Meanwhile, though the conference’s presidents unanimously passed the controversial bill, its coaches stood in diametric – but futile – opposition, and reacted angrily upon the bill’s passage.
“You all are creating a bad problem for everybody,” former LSU and current Alabama head coach Nick Saban told the media after the vote. “You’re going to mess up kids’ opportunities by doing what you’re doing. You think you’re helping them, but you’re really hurting them.”
Lighter shades of gray
Saban and his peers have long argued oversigning is also about providing more opportunities to student-athletes. When done correctly, they say, it can give non-qualifiers at severe academic disadvantages a chance to further their education at a Division I school by buying them time.
And this academic reasoning, perhaps, points to a reason why the South is so primed for oversigning.
“The elementary education and secondary education in the state of Louisiana is not the best in the world,” LSU athletic director Joe Alleva told Gannett Sports. “So we have kids coming out, and…we don’t know if they’re going to get through the NCAA Clearinghouse and be eligible. Same for the states of Alabama, Mississippi, Arkansas. Now, North Carolina, Pennsylvania, Ohio, Michigan, they have much better public educational systems for those kids. Kids are coming out better prepared. So a lot of times, you may need to sign 28 to get to 25.”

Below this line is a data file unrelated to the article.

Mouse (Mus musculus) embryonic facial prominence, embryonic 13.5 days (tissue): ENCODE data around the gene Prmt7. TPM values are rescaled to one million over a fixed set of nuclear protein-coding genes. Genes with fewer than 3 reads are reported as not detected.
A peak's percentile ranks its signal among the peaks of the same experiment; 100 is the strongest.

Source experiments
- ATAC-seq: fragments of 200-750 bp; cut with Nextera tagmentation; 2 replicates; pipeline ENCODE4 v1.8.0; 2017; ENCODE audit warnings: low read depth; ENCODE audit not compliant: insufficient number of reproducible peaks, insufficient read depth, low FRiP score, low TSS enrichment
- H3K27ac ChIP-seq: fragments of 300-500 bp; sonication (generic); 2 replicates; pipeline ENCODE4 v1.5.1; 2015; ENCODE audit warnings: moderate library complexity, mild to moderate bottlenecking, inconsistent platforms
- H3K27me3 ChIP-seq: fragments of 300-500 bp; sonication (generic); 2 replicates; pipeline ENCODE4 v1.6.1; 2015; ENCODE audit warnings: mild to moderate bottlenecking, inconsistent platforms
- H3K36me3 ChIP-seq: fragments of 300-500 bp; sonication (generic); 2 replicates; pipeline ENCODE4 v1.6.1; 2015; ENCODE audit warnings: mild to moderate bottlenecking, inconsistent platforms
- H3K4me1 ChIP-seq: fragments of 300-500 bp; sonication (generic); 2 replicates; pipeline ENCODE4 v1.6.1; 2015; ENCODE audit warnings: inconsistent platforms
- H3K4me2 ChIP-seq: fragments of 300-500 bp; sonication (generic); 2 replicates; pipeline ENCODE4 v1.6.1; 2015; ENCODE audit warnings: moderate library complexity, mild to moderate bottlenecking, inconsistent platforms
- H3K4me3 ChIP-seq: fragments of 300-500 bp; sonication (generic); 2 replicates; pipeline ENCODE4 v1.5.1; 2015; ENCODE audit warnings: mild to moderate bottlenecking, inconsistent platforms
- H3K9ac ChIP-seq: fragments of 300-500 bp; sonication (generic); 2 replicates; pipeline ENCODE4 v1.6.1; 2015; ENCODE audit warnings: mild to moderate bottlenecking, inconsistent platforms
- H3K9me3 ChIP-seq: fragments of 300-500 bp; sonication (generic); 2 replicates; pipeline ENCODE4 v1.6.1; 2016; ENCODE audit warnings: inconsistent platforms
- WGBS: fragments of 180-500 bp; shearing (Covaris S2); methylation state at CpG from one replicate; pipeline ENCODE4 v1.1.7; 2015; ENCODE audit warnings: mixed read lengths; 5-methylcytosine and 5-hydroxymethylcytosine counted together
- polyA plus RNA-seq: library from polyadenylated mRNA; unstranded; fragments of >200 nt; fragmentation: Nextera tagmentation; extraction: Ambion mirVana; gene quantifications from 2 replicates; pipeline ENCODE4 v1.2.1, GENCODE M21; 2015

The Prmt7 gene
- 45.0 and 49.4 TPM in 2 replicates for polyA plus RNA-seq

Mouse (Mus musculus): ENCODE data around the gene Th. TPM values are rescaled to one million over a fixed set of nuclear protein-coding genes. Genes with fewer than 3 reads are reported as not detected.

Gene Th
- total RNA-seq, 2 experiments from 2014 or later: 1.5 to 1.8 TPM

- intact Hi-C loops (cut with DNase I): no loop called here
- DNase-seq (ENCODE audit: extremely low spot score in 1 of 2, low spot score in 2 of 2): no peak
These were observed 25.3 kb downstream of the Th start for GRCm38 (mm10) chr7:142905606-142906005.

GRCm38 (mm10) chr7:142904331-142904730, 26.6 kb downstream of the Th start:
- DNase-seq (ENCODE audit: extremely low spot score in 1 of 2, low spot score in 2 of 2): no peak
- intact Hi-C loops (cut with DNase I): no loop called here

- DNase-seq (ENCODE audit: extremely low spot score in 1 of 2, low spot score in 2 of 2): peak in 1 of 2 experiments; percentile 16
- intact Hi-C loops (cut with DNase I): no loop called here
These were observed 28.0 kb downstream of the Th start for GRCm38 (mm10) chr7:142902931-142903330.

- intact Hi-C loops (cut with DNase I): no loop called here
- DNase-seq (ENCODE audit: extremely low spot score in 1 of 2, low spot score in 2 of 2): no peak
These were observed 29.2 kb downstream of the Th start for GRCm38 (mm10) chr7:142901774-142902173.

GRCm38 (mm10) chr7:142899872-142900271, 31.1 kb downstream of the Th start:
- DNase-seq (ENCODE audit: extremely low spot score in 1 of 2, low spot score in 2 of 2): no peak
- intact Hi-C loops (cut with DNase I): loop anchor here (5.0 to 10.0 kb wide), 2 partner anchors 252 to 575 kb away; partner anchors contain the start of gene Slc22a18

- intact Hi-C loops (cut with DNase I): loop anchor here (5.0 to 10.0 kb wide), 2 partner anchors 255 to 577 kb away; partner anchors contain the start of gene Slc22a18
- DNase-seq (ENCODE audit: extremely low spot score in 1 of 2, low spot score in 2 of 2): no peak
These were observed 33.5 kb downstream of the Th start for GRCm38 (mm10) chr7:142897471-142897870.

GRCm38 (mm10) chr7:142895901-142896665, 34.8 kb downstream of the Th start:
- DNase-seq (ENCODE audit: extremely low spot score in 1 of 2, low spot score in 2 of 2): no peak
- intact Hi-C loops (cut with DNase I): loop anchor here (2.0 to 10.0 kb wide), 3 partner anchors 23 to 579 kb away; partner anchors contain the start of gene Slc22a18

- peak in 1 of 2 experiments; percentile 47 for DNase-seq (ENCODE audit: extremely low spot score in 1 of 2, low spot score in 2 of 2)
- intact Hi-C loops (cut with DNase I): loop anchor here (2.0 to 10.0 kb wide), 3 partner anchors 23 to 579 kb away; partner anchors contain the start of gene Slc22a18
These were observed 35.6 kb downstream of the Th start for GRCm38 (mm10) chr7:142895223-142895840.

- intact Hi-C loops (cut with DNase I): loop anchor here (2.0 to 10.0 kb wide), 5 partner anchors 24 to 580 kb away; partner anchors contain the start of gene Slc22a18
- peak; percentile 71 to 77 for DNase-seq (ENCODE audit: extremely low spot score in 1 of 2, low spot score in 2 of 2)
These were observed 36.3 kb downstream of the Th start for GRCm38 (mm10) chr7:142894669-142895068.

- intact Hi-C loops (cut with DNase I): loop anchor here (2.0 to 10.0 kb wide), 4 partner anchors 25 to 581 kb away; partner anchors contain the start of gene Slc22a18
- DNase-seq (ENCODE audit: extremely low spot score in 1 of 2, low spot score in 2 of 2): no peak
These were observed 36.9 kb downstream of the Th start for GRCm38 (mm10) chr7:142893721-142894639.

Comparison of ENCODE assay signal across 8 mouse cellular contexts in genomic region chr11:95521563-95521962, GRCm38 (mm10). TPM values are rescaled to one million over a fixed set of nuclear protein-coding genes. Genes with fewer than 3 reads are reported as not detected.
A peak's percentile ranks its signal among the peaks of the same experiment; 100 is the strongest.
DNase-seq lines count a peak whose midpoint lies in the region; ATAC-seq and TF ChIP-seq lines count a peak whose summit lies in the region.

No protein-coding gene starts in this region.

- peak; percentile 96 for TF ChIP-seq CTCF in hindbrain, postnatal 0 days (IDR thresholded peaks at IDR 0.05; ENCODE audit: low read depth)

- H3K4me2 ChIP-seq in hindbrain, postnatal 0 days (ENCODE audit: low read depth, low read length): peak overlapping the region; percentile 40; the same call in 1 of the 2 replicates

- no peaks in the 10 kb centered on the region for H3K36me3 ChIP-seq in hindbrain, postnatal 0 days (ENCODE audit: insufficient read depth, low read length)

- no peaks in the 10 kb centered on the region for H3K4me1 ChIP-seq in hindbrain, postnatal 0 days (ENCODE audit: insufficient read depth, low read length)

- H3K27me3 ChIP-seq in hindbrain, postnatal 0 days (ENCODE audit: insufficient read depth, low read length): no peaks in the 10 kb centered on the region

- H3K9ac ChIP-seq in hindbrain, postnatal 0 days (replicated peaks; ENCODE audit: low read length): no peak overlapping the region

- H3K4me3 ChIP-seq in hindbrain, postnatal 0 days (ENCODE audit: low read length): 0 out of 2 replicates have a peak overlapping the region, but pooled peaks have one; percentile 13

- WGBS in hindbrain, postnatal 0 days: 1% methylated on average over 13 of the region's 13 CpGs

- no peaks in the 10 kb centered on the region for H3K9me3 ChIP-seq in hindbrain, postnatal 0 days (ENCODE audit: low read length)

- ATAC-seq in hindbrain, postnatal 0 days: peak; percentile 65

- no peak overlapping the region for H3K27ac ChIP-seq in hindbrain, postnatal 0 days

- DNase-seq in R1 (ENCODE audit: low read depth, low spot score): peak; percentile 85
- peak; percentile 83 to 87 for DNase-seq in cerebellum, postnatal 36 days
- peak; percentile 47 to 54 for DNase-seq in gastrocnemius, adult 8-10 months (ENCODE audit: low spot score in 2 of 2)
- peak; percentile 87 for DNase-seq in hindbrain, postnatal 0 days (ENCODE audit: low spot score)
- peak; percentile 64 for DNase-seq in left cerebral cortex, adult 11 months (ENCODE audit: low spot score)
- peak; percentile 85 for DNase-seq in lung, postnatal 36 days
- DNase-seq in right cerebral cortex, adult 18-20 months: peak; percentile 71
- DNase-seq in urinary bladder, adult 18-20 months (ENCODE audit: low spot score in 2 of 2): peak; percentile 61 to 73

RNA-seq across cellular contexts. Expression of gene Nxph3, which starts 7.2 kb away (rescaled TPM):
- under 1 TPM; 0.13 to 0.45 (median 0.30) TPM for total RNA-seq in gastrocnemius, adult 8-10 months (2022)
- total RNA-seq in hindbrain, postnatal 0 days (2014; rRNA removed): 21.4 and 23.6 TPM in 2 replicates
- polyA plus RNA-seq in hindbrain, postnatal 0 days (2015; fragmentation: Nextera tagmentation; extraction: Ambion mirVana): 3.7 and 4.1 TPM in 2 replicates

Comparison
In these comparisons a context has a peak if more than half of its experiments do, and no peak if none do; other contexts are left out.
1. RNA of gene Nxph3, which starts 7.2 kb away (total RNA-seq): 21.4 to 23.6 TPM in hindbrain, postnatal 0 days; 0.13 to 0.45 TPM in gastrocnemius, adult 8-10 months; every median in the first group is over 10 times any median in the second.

Still, Slive’s bill passed, much to Saban’s chagrin.
“It took one case where somebody didn’t get the right opportunity,” Saban said. “You need to take the other 100 cases where somebody got an opportunity.”
One of those cases includes former LSU offensive lineman Max Holmes, a Saban recruit from the Class of 2005.
Saban initially signed Holmes as a part of LSU’s 2004 signing class, but beforehand offered Holmes the option to grayshirt, mentioning the benefits an additional year of eligibility might offer him.
Holmes willingly accepted, and though the initial year on a grayshirt was challenging, he called the process “a blessing.” The extra year of eligibility allowed him essentially six years of college football, and it was in that sixth year that Holmes – who transferred to Stephen F. Austin after Saban left LSU – won the Southland Conference title and earned All-Conference and Student-Athlete of the Year honors.
Holmes said, by not forcing him into the grayshirt or springing it on him at the last second, Saban made the process a positive one.
“Done correctly, grayshirting can be a good tool,” he said. “I love LSU, so I said I’d choose to come to LSU and still sit out a year, and that was right for me.”